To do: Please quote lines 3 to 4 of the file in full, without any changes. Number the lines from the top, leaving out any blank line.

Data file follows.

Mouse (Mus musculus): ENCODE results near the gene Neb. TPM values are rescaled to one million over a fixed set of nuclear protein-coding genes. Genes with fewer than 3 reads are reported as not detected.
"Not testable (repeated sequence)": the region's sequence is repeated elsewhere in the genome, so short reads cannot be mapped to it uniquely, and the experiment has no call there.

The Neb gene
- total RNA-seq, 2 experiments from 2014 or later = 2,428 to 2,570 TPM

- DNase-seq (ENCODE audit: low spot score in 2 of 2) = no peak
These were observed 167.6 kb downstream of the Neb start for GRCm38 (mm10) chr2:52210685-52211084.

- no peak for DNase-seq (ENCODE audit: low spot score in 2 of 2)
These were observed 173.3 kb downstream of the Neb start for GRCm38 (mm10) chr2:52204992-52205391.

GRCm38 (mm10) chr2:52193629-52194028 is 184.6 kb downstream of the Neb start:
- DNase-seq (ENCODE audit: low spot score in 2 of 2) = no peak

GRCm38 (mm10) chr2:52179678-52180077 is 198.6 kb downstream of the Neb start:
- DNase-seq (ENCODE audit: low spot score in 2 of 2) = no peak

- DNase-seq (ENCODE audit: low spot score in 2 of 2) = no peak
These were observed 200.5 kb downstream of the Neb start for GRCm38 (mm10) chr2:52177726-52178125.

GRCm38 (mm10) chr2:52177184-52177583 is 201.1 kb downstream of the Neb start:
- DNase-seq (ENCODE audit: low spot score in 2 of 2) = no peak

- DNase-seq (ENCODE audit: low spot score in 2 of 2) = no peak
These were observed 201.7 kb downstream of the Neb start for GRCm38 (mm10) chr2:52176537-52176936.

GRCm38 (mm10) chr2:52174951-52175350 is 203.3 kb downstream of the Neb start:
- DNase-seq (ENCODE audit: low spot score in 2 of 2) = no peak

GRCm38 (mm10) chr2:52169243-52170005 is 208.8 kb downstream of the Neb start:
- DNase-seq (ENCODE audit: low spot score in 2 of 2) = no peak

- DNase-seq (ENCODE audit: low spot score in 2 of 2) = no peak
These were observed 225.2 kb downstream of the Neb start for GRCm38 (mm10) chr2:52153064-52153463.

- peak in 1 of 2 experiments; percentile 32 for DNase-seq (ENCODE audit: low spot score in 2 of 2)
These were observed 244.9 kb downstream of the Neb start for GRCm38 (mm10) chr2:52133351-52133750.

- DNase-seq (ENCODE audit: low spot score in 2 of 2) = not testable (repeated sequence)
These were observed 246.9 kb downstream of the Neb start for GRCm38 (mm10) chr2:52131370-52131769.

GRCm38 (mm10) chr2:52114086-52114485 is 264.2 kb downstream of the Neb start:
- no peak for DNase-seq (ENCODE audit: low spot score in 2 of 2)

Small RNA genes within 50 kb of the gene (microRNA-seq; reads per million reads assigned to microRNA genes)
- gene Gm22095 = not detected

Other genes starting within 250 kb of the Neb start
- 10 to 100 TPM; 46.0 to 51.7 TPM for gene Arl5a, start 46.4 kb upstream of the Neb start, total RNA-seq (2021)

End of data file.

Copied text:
The Neb gene
- total RNA-seq, 2 experiments from 2014 or later = 2,428 to 2,570 TPM